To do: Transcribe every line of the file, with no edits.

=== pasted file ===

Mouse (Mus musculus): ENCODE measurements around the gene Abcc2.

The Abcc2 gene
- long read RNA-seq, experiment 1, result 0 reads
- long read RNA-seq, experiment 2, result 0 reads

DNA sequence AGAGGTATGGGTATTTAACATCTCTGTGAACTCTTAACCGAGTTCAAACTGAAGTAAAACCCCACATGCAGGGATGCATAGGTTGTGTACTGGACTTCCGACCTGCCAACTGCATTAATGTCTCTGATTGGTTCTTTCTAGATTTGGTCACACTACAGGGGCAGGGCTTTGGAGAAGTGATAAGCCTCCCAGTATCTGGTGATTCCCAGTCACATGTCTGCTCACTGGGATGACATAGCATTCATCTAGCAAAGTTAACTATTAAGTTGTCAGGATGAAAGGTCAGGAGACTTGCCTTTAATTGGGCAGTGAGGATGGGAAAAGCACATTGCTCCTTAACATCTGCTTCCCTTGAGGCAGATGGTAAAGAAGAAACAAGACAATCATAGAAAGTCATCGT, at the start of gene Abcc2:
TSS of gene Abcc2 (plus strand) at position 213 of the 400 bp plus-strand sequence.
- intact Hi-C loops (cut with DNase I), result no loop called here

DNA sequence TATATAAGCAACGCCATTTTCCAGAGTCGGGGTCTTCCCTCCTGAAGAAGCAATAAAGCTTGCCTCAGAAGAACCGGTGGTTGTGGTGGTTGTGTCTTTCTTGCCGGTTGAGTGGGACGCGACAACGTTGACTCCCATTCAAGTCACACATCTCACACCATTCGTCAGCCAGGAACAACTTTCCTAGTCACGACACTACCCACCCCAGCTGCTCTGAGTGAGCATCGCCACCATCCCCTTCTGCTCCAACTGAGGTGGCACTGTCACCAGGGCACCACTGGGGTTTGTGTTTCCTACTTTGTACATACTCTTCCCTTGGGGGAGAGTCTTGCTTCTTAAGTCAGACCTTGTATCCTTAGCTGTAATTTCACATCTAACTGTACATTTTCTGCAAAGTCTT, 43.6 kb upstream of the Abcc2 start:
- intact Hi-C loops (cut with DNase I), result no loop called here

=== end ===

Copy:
Mouse (Mus musculus): ENCODE measurements around the gene Abcc2.

The Abcc2 gene
- long read RNA-seq, experiment 1, result 0 reads
- long read RNA-seq, experiment 2, result 0 reads

DNA sequence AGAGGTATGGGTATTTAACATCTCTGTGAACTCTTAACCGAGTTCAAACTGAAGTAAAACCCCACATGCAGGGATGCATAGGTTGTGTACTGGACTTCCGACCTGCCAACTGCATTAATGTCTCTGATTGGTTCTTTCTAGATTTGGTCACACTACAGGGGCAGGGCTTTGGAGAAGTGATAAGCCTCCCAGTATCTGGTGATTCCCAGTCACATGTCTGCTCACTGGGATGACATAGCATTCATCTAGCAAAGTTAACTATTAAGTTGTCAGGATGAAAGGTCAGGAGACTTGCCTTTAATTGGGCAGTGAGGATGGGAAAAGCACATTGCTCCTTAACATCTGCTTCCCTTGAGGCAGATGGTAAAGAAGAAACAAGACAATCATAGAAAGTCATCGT, at the start of gene Abcc2:
TSS of gene Abcc2 (plus strand) at position 213 of the 400 bp plus-strand sequence.
- intact Hi-C loops (cut with DNase I), result no loop called here

DNA sequence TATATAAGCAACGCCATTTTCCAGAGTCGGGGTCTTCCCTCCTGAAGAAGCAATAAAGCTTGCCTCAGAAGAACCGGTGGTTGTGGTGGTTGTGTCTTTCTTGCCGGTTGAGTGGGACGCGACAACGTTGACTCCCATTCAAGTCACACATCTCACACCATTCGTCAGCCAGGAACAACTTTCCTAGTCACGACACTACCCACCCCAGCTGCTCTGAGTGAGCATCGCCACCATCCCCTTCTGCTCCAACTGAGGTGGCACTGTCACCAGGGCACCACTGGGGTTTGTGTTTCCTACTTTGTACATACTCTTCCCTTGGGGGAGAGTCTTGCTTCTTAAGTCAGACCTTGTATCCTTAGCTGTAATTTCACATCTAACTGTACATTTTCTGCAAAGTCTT, 43.6 kb upstream of the Abcc2 start:
- intact Hi-C loops (cut with DNase I), result no loop called here